Apple beat all comers in a Consumer Reports survey released Monday that rates the technical support offered by computer makers. Apple topped the rankings for both laptop and desktop support, beating out Lenovo, Dell, Toshiba, Gateway, Sony and HP.
Consumer Reports based its ratings feedback from owners of more than 4,500 laptop computers and almost 5,600 desktop computers who contacted manufacturer tech support between September 2006 and January 2008. Computer owners were asked to rate their experience based on three criteria: Whether the manufacturer solved their problem, how long they waited to talk with someone on the phone, and how knowledgeable the support staff were. Apple received the highest ranking of “Better” in all three areas for both laptops and desktops—the only company to do so.
Consumer Reports rated customer satisfaction with tech support on a scale of 0 to 100, with 100 being the most satisfied. Apple scored an 83 in the laptop survey and an 81 on the desktop side. A ranking over 80 means that respondents were very satisfied, according to Consumer Reports—Apple was the only manufacturer to top 80 in either category.
“The only drawback is if you’re living somewhere that there isn’t a store close by or if you’re in a big city where the Genius Bar is likely to be really crowded,” said Donna Tapellini, associate editor at Consumer Reports.
Still, Apple’s strong showing would seem to validate the company’s retail strategy of launching stores both in the U.S. and overseas. Since opening the first Apple Stores seven years ago, the company’s retail presence has grown to 208 stores worldwide.
“It’s one of those things that you can’t do with any other brand,” said Michael Gartenberg, vice president and research director at Jupiter Research, a market-research firm. “Other PC manufacturers don’t have a chain of stores where you can expect someone to help you with your purchase.”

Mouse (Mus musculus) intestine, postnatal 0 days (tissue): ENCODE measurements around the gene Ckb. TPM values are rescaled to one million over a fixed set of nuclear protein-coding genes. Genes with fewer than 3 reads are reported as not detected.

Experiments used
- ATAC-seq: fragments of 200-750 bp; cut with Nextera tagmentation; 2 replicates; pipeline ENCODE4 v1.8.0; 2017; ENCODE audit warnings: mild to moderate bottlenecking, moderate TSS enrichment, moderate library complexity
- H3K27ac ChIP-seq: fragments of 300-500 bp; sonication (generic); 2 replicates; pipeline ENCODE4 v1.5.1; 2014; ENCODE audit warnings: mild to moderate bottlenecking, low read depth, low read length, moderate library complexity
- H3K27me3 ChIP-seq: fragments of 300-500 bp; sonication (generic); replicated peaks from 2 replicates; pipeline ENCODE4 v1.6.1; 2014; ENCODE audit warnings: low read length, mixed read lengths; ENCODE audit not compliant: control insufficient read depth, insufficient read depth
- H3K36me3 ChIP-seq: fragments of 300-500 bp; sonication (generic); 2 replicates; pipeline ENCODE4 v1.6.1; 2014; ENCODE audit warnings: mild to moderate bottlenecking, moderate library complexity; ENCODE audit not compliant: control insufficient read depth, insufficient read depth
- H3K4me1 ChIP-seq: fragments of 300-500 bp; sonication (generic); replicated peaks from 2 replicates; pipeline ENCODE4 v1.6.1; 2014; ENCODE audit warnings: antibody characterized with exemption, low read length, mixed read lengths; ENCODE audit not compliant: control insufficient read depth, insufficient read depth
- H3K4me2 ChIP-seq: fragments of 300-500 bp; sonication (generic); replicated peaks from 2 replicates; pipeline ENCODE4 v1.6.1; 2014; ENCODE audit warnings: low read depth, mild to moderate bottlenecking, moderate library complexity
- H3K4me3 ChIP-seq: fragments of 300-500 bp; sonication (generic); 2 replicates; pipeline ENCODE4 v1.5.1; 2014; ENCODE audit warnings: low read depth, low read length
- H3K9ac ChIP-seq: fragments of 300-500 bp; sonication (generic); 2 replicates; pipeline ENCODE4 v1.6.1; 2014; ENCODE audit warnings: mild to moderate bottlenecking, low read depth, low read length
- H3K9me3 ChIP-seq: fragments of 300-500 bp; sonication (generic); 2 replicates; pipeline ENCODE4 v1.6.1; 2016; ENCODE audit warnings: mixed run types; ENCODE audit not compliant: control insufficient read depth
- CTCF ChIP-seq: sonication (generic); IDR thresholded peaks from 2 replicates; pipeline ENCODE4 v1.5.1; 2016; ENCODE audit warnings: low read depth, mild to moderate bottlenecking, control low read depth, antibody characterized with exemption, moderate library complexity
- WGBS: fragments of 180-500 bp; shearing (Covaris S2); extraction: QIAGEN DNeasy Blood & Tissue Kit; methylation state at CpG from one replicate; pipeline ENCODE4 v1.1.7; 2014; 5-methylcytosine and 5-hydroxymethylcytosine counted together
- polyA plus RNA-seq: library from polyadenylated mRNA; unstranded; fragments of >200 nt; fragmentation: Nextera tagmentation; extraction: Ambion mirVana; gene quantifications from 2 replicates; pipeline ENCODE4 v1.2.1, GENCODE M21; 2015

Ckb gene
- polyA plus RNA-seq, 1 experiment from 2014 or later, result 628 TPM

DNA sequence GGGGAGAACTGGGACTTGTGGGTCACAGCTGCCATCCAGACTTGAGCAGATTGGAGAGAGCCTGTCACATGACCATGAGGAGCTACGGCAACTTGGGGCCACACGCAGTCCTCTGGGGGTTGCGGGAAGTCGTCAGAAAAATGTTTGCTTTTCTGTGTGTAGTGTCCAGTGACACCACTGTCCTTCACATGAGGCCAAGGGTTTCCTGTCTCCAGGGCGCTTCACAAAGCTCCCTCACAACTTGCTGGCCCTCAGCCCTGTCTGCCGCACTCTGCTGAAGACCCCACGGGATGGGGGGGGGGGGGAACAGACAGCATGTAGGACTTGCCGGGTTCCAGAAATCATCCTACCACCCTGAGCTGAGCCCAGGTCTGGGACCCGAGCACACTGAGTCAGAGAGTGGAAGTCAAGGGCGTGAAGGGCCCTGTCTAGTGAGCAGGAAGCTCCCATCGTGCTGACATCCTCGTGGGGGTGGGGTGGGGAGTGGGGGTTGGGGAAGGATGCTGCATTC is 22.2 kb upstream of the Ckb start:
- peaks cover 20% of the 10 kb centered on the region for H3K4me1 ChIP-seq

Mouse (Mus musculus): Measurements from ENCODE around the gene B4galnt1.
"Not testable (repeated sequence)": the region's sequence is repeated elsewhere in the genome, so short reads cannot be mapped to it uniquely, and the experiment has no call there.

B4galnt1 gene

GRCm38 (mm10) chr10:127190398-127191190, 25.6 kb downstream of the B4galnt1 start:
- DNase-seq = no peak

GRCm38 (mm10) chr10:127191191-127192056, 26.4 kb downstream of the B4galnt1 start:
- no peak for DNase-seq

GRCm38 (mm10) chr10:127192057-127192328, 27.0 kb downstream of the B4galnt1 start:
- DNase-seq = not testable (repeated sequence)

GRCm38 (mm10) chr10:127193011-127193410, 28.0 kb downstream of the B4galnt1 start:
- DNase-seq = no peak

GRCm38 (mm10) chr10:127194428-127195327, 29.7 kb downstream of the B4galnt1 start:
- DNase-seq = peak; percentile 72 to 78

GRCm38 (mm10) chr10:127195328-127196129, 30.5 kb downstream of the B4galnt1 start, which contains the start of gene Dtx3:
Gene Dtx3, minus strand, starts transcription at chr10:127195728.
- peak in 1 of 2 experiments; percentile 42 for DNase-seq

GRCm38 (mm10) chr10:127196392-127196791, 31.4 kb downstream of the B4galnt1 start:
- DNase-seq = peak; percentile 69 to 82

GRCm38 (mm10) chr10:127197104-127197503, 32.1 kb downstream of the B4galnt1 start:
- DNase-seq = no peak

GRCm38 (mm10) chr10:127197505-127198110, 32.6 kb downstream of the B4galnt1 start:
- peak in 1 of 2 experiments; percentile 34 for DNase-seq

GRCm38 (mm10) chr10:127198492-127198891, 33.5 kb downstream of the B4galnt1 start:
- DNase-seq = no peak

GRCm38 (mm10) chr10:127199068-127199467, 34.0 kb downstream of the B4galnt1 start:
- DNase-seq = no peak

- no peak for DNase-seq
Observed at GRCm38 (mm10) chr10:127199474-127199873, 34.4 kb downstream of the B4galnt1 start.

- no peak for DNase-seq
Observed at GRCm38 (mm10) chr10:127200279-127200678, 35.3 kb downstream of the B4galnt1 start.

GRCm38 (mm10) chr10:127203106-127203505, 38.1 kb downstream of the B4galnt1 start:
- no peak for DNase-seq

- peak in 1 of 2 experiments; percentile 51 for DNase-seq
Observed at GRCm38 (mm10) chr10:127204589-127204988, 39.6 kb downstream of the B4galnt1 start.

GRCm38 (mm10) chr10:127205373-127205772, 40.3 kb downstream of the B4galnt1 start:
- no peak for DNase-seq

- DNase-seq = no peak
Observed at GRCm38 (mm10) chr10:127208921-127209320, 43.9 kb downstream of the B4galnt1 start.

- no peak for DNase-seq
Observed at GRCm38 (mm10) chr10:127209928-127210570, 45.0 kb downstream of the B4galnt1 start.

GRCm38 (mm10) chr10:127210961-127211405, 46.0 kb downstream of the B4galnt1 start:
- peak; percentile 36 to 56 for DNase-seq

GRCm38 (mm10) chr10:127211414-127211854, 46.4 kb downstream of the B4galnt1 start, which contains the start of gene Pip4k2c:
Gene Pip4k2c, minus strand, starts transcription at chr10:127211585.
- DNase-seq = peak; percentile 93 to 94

That’s not to say that other PC manufacturers don’t have retailers who can’t supply tech support, however. In fact, Tapellini noted that Consumer Reports last year studied the efficacy of retailer support compared to manufacturer support and found that retailers managed it better. “Circuit City’s Firedog, for example, the Geek Squad at Best Buy,” she said. “But the independent computer retailers were even better.”
The Consumer Reports study shows a little room for Apple to improve its support, particularly over the telephone. Anyone can walk in to an Apple Store and get help from a Mac Genius regardless of how long they’ve had their Mac, but Apple limits its telephone-based support to 90 days from the date of purchase, unless you purchase an AppleCare plan, which can run as high as $349 for a MacBook Pro.
“They shouldn’t let their tech support get any lower quality than it is,” Tapellini said. “Especially if they’re only offering 90 days of free telephone tech support, they need to keep that quality up.”
“Apple should continue to build out the store infrastructure,” Gartenberg added. “And they should continue to invest in customer training. They’re doing many of these things in the store at little or no cost. Apple is becoming the Nordstrom of customer service in terms of technology.
“In an age where technology gets more sophisticated and consumers need more help, this bodes well for Apple,” said Gartenberg. “This underscores the effort that Apple makes to help its customers.”
The full report, which also includes buying advice for desktops, laptops, and all-in-ones, appears in the June issue of Consumer Reports; that publication’s subscribers can also get it online at the Consumer Reports Web site.